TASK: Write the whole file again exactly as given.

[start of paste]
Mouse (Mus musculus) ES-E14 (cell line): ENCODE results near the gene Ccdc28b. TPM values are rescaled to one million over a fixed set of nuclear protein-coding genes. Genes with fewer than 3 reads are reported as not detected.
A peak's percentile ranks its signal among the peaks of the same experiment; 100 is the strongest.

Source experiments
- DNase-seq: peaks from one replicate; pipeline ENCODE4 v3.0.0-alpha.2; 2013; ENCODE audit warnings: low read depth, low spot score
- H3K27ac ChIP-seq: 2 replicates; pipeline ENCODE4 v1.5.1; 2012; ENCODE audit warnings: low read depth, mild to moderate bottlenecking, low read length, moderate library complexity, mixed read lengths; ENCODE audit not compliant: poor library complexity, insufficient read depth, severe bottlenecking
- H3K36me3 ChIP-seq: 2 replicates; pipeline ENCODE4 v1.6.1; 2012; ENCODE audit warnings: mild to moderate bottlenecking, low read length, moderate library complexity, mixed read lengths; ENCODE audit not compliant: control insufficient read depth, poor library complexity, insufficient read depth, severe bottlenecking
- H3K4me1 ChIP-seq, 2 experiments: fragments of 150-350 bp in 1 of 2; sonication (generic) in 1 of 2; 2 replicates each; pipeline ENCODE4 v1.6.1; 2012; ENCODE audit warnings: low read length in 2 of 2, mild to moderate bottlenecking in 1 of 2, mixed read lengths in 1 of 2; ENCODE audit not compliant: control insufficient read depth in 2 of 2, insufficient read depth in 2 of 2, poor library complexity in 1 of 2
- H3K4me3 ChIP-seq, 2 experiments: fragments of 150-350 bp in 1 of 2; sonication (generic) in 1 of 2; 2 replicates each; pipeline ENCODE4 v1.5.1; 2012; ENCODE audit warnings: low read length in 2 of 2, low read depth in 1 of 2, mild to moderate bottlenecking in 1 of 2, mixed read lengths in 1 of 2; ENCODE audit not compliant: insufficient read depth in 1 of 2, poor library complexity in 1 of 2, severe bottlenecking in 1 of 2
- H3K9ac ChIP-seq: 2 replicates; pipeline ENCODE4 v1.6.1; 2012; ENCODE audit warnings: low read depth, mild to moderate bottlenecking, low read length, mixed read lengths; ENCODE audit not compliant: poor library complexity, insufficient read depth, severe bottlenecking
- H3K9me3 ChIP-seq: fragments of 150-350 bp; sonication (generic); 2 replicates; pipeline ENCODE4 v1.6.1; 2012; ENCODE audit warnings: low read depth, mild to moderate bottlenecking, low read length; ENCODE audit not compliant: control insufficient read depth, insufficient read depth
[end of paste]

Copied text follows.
Mouse (Mus musculus) ES-E14 (cell line): ENCODE results near the gene Ccdc28b. TPM values are rescaled to one million over a fixed set of nuclear protein-coding genes. Genes with fewer than 3 reads are reported as not detected.
A peak's percentile ranks its signal among the peaks of the same experiment; 100 is the strongest.

Source experiments
- DNase-seq: peaks from one replicate; pipeline ENCODE4 v3.0.0-alpha.2; 2013; ENCODE audit warnings: low read depth, low spot score
- H3K27ac ChIP-seq: 2 replicates; pipeline ENCODE4 v1.5.1; 2012; ENCODE audit warnings: low read depth, mild to moderate bottlenecking, low read length, moderate library complexity, mixed read lengths; ENCODE audit not compliant: poor library complexity, insufficient read depth, severe bottlenecking
- H3K36me3 ChIP-seq: 2 replicates; pipeline ENCODE4 v1.6.1; 2012; ENCODE audit warnings: mild to moderate bottlenecking, low read length, moderate library complexity, mixed read lengths; ENCODE audit not compliant: control insufficient read depth, poor library complexity, insufficient read depth, severe bottlenecking
- H3K4me1 ChIP-seq, 2 experiments: fragments of 150-350 bp in 1 of 2; sonication (generic) in 1 of 2; 2 replicates each; pipeline ENCODE4 v1.6.1; 2012; ENCODE audit warnings: low read length in 2 of 2, mild to moderate bottlenecking in 1 of 2, mixed read lengths in 1 of 2; ENCODE audit not compliant: control insufficient read depth in 2 of 2, insufficient read depth in 2 of 2, poor library complexity in 1 of 2
- H3K4me3 ChIP-seq, 2 experiments: fragments of 150-350 bp in 1 of 2; sonication (generic) in 1 of 2; 2 replicates each; pipeline ENCODE4 v1.5.1; 2012; ENCODE audit warnings: low read length in 2 of 2, low read depth in 1 of 2, mild to moderate bottlenecking in 1 of 2, mixed read lengths in 1 of 2; ENCODE audit not compliant: insufficient read depth in 1 of 2, poor library complexity in 1 of 2, severe bottlenecking in 1 of 2
- H3K9ac ChIP-seq: 2 replicates; pipeline ENCODE4 v1.6.1; 2012; ENCODE audit warnings: low read depth, mild to moderate bottlenecking, low read length, mixed read lengths; ENCODE audit not compliant: poor library complexity, insufficient read depth, severe bottlenecking
- H3K9me3 ChIP-seq: fragments of 150-350 bp; sonication (generic); 2 replicates; pipeline ENCODE4 v1.6.1; 2012; ENCODE audit warnings: low read depth, mild to moderate bottlenecking, low read length; ENCODE audit not compliant: control insufficient read depth, insufficient read depth